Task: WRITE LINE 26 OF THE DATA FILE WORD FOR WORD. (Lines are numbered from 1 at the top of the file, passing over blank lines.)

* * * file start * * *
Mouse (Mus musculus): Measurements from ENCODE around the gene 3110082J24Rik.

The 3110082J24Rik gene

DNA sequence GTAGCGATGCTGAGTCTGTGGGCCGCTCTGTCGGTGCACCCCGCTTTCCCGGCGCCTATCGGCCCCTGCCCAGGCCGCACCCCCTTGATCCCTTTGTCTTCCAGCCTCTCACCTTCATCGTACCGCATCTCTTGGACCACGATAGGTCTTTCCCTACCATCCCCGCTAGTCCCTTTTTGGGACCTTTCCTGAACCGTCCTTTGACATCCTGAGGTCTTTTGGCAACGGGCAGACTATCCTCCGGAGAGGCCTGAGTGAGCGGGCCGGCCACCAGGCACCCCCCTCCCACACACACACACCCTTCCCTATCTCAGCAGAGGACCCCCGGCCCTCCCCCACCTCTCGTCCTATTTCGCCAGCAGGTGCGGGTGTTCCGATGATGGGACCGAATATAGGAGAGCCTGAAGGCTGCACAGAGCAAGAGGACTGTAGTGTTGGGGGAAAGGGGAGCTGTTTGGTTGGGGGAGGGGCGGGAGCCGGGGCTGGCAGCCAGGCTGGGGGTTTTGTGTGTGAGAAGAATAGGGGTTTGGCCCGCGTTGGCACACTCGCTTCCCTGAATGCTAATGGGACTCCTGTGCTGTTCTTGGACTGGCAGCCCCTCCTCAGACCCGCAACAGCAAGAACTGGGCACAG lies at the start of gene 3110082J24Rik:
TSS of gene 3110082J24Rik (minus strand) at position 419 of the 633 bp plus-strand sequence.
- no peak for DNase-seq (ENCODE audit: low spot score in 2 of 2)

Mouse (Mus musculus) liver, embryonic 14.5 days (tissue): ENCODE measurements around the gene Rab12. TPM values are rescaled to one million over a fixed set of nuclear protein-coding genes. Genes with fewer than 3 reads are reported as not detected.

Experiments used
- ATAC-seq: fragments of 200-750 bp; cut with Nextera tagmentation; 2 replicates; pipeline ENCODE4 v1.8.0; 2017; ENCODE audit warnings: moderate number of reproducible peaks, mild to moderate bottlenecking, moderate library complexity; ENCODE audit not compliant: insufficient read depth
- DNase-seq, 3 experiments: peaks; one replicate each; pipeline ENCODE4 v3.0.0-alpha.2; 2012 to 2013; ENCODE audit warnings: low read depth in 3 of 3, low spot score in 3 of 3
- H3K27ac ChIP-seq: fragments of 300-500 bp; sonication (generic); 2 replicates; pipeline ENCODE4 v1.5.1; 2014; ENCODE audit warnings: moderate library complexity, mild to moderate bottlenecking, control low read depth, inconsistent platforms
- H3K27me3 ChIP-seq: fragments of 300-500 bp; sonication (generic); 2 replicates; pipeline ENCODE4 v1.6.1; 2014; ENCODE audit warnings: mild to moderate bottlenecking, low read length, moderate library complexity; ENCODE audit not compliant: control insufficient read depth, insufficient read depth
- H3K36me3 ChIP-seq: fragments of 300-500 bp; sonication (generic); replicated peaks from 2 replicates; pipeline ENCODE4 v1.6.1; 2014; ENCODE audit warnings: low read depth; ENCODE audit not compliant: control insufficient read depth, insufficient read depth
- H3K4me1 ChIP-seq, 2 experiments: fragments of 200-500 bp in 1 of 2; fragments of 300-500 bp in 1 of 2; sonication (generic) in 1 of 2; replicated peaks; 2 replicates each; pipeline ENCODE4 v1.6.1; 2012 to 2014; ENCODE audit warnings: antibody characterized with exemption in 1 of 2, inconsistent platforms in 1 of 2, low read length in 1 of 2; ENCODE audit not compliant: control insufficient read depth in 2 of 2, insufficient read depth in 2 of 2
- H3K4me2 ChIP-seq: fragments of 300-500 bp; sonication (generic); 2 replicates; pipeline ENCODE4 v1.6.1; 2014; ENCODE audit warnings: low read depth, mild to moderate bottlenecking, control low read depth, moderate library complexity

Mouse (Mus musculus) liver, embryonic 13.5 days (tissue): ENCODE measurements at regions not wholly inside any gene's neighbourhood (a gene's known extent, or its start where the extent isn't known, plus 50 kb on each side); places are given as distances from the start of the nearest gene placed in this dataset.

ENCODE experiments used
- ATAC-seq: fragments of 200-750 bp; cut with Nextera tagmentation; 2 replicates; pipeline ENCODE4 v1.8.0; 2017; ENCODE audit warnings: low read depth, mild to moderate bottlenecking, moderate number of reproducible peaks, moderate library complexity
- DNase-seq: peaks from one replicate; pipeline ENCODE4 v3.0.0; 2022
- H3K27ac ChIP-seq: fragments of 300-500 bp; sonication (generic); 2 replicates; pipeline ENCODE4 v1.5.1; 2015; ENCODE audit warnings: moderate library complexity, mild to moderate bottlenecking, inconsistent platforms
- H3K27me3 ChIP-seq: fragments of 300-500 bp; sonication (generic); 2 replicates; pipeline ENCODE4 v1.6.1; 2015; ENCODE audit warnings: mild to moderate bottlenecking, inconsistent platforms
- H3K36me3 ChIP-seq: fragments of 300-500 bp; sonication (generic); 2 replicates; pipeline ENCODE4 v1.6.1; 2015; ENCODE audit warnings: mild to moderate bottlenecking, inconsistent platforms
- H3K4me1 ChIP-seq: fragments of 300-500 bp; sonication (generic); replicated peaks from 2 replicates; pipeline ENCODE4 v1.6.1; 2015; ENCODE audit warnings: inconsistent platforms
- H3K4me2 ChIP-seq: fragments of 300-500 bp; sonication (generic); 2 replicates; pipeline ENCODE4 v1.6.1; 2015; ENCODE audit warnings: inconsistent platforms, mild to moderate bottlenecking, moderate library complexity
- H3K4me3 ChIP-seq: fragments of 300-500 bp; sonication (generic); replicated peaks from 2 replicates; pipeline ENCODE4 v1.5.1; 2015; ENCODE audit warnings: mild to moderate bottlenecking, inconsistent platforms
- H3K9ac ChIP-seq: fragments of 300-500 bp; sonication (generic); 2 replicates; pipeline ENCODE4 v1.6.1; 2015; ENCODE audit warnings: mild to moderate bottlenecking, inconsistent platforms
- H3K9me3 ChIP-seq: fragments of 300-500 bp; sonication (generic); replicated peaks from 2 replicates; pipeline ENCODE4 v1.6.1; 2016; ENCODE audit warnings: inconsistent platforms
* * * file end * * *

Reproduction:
- H3K9me3 ChIP-seq: fragments of 300-500 bp; sonication (generic); replicated peaks from 2 replicates; pipeline ENCODE4 v1.6.1; 2016; ENCODE audit warnings: inconsistent platforms